South Africa 2010

So, the World Cup starts tomorrow. You may have heard. It’s been a long four years since the disappointment in Germany, though England’s abject failure to qualify for Euro 2008 has made the wait for the forthcoming South African extravanganza even more tortuous than usual.

Speaking of torture, watching England in any competitive match has tended in the past to be a white-knuckle rollercoaster ride of anticipation, fear, celebration and despair. Under Fabio Capello’s stewardship, however, the qualification process for this tournament became almost boringly easy at times. For once it seemed that the English team’s fate was truly in its own hands. The fear of failure had vanished from the players, we were playing some neat football, and it seemed that the tactical errors of past campaigns had been consigned to the scrap heap.

However, somebody somewhere obviously realised that watching England isn’t meant to be like this, and so since the moment of qualification, when our World Cup chances were being talked up and we seemed like semi-serious contenders to be in with a chance of actually winning the thing, we’ve been looking increasingly dodgy. The run of injuries to key players hasn’t helped (how many other people were silently praying like me every time Rooney got tackled during the last few weeks of the season?), but something has gone wrong in terms of the confidence that the side was exuding from every pore during qualification. All of a sudden we look nervy again. Simple passes are going astray. The final ball is rubbish. Michael Carrick is in the squad.

And yet, just before the World Cup begins I can’t help but feel optimistic. I always do before major tournaments, and it’s great to see us in one again after the barren desert of emptiness that was Euro 2008, the first time I wasn’t really bothered about international football since I entered my teens. I love the atmosphere of these occasions – going to a pub with friends to see the England games, the massive cheers and general mayhem when we score, the moments of frozen terror etched on everyone’s faces during penalty shootouts or near-misses by the opposition, the sudden outburst of patriotism with all the flags and the shirts and the memorabilia. Of course, it always ends badly, but right now there’s a spring in people’s steps, a sense of anticipation in the air, and this year, with all the different ways to watch and listen to the matches now that the Internet is so ever-present in every walk of life, there’s absolutely no excuse not to revel in the next month and embrace what could and should be an absolutely thrilling World Cup.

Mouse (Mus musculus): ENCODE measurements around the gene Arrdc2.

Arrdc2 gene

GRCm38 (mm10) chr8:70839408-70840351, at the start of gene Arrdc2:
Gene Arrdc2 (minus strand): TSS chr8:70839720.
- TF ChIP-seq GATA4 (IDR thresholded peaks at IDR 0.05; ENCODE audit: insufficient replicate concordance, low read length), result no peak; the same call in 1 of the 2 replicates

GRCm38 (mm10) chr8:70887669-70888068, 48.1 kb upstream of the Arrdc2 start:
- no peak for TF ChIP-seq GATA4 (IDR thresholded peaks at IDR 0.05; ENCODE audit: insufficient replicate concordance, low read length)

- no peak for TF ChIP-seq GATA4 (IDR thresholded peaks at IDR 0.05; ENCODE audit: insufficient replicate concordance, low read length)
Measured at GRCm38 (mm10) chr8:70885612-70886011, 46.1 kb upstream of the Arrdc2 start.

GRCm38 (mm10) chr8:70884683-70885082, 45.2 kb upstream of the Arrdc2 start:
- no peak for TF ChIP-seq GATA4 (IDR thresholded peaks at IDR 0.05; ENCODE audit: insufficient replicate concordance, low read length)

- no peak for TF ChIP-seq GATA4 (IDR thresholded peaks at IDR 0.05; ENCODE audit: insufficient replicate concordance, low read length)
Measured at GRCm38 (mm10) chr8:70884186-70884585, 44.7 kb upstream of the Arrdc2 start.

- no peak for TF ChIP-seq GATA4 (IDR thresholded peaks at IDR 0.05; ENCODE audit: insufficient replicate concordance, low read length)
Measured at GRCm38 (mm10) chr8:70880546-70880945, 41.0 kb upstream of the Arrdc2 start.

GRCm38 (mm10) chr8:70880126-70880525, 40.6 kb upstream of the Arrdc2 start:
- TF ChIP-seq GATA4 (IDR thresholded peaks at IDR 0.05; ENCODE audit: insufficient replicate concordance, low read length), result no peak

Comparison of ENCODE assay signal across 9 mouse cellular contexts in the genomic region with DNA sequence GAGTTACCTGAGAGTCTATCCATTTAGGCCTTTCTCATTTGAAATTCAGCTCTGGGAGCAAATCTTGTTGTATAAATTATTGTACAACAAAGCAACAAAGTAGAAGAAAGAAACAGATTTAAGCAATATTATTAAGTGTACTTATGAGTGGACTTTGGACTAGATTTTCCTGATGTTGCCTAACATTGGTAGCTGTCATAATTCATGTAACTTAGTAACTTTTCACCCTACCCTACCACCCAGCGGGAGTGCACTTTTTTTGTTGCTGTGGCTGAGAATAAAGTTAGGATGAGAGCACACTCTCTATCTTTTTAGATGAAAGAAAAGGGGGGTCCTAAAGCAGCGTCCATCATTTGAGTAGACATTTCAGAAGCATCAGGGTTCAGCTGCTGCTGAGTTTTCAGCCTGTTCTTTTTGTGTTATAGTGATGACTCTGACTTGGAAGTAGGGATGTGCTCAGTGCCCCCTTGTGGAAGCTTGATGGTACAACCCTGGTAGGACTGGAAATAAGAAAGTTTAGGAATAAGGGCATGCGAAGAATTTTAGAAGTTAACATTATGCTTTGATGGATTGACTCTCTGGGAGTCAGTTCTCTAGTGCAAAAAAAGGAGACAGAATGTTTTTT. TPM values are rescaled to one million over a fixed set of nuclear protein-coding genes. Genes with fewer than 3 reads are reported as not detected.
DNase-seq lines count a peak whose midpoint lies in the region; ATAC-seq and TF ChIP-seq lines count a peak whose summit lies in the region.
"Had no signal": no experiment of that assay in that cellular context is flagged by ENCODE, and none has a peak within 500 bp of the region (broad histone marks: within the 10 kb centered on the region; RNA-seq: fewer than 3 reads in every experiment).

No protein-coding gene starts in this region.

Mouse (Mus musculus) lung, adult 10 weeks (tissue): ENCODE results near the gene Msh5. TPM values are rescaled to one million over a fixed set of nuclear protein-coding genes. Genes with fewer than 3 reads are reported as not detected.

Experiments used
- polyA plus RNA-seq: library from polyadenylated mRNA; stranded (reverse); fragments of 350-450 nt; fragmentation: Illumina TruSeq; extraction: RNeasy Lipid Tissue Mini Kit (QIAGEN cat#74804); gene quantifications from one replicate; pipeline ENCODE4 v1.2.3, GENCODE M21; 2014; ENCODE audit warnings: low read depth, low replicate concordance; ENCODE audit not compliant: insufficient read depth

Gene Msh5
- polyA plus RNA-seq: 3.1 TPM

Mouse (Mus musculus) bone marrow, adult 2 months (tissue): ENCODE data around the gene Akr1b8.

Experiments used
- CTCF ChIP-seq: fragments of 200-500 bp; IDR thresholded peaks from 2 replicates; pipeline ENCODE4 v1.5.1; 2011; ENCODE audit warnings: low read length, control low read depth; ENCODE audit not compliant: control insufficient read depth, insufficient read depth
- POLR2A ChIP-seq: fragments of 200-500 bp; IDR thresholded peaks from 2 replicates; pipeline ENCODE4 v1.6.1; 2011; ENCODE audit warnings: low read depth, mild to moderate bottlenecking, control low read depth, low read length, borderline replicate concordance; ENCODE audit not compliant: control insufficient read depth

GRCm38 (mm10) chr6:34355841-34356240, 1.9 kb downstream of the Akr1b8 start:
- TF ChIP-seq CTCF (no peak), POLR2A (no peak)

“Arise, Sir Fabio?” Maybe… just maybe. It has a nice ring to it, don’t you think?

1 Comment

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One response to “South Africa 2010

  1. Alex John Upen

    Yea totally agree with you !..England play with total game effort. They were attacking more before first they settling for 1-0.

    For more news ..please visit this website ..great news and great blog too..

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